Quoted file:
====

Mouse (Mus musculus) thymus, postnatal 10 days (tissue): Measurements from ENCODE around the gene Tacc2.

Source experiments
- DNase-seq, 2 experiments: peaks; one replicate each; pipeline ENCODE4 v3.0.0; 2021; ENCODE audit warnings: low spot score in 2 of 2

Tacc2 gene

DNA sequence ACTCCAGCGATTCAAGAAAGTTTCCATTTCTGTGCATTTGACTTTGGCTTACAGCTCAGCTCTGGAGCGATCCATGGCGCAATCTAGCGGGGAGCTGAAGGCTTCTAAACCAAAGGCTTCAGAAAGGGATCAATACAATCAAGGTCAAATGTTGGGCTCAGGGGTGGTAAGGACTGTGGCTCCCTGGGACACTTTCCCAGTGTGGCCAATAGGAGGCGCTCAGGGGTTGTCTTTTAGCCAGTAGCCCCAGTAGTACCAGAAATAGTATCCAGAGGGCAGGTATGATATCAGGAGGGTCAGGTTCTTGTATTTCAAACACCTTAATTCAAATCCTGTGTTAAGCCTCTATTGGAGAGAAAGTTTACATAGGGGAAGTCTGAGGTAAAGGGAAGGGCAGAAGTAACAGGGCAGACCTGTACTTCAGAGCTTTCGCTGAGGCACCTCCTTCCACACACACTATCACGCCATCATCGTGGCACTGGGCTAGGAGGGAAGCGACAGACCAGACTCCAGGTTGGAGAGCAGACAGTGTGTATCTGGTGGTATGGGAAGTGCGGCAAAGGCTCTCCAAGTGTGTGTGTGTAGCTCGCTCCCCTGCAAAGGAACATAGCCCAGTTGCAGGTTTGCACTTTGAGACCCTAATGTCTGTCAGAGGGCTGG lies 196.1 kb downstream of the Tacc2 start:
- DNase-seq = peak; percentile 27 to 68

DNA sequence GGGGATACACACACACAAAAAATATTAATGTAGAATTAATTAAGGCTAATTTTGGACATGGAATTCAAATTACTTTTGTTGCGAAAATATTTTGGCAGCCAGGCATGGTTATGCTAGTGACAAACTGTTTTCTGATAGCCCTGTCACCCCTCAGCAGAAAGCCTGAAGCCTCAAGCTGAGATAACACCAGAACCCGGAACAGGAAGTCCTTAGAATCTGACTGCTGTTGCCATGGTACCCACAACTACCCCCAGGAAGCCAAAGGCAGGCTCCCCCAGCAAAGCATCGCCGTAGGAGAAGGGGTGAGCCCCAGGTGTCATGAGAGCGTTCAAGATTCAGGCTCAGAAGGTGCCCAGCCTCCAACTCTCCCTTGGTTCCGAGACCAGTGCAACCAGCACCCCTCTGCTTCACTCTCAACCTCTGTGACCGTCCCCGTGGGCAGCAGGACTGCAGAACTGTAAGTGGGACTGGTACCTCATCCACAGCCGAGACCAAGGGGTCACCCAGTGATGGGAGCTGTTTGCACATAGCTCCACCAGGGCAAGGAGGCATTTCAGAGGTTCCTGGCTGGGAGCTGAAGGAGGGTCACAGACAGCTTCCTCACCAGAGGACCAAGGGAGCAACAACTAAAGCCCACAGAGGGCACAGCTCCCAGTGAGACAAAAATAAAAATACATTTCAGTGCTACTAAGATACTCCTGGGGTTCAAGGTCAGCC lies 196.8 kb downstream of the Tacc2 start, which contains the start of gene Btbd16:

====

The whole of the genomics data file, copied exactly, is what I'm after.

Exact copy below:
Mouse (Mus musculus) thymus, postnatal 10 days (tissue): Measurements from ENCODE around the gene Tacc2.

Source experiments
- DNase-seq, 2 experiments: peaks; one replicate each; pipeline ENCODE4 v3.0.0; 2021; ENCODE audit warnings: low spot score in 2 of 2

Tacc2 gene

DNA sequence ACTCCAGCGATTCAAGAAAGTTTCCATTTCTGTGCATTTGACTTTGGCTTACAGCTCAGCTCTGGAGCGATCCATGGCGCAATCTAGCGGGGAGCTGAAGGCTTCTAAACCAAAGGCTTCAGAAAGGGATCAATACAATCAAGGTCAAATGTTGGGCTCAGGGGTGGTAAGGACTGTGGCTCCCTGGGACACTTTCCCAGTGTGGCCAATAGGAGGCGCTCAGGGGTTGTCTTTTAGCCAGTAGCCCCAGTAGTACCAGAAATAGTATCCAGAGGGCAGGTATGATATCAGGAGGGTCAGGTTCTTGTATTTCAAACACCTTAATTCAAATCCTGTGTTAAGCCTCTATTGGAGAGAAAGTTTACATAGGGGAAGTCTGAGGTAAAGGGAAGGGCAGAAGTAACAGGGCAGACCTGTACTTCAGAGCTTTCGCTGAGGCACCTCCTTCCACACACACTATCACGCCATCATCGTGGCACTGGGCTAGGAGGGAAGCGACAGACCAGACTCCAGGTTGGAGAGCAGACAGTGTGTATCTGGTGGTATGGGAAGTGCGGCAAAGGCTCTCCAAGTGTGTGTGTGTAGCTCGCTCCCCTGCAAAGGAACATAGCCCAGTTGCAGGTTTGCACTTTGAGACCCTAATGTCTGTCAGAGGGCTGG lies 196.1 kb downstream of the Tacc2 start:
- DNase-seq = peak; percentile 27 to 68

DNA sequence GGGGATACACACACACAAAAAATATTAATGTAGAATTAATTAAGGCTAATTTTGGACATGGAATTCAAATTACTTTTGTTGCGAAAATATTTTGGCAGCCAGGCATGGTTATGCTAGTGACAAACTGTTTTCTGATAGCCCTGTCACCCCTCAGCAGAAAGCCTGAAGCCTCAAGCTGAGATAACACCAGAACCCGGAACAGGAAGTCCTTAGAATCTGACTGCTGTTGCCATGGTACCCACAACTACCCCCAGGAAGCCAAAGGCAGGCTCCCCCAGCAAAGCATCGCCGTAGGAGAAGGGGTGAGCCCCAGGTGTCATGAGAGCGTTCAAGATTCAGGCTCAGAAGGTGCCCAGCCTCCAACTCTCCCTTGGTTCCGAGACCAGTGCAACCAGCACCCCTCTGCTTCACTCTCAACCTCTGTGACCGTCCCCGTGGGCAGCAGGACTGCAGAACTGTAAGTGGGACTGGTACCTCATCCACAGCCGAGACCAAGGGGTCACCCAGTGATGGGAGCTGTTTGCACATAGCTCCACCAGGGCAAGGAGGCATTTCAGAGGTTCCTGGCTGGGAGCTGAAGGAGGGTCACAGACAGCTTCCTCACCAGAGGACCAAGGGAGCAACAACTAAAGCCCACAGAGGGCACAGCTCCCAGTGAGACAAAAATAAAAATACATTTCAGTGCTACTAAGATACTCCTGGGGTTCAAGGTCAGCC lies 196.8 kb downstream of the Tacc2 start, which contains the start of gene Btbd16: